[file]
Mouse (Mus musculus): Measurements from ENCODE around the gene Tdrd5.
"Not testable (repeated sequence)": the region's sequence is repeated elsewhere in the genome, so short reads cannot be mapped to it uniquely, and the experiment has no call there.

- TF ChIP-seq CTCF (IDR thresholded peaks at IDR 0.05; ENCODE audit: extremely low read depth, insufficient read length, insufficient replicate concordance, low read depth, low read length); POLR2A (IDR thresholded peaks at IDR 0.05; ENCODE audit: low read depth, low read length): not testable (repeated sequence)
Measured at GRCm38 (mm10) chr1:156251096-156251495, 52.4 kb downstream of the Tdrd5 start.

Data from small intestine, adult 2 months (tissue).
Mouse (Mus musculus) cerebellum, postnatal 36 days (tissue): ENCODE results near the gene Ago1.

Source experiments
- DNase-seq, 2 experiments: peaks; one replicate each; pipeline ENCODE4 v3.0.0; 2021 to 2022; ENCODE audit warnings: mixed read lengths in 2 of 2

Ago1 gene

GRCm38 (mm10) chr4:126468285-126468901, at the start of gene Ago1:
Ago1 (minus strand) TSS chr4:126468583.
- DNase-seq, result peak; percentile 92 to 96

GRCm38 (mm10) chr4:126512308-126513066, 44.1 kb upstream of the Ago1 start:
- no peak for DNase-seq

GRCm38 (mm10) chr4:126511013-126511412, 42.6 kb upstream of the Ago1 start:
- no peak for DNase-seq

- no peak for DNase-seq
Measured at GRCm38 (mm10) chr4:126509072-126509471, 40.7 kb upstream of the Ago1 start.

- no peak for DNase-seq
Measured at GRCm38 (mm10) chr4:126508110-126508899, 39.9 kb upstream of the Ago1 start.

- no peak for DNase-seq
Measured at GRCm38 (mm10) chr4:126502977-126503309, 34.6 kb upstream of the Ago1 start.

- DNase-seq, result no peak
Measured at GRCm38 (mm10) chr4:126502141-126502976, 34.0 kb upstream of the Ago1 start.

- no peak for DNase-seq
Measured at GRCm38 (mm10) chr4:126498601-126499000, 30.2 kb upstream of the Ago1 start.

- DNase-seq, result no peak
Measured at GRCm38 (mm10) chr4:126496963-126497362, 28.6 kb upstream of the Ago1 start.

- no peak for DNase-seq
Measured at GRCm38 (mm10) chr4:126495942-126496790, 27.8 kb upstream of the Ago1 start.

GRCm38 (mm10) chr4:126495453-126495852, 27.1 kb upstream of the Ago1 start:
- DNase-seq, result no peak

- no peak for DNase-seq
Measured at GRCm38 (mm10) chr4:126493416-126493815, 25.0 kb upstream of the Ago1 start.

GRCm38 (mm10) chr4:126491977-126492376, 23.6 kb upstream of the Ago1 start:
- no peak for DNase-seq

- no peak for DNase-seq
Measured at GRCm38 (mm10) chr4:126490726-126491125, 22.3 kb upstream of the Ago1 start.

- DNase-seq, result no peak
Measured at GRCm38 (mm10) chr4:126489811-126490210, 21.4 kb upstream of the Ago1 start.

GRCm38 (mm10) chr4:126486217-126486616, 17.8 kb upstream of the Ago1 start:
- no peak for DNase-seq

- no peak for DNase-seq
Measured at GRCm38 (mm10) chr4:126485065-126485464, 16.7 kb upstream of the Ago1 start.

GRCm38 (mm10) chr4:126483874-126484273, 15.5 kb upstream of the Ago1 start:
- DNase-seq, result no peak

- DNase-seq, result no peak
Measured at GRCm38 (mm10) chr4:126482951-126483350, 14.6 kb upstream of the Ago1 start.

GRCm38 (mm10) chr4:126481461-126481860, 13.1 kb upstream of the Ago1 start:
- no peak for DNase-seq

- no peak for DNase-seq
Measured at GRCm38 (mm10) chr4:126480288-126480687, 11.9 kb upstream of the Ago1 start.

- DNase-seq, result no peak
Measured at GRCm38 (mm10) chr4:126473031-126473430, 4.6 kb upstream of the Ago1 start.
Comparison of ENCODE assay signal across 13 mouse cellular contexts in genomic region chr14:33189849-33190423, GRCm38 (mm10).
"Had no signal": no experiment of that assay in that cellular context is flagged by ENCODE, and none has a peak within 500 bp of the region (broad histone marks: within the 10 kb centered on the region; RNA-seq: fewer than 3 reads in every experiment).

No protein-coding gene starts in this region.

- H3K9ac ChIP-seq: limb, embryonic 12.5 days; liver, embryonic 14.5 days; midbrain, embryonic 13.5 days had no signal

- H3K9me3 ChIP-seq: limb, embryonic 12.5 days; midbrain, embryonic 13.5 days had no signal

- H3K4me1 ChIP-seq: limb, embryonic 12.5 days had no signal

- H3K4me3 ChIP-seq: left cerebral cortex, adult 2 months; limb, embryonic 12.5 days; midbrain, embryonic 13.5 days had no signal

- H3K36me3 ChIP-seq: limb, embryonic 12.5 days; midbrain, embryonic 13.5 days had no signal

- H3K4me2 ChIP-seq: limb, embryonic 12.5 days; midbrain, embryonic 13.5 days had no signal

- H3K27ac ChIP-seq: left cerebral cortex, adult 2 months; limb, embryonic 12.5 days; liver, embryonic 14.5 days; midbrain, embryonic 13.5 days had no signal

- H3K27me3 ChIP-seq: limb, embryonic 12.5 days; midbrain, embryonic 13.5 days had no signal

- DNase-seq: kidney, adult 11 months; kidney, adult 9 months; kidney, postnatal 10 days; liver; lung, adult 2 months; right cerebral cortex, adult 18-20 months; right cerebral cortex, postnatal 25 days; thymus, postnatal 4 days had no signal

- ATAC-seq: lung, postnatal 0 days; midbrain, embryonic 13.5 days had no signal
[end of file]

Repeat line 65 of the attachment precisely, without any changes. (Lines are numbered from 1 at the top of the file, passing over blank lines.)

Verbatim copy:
- H3K27me3 ChIP-seq: limb, embryonic 12.5 days; midbrain, embryonic 13.5 days had no signal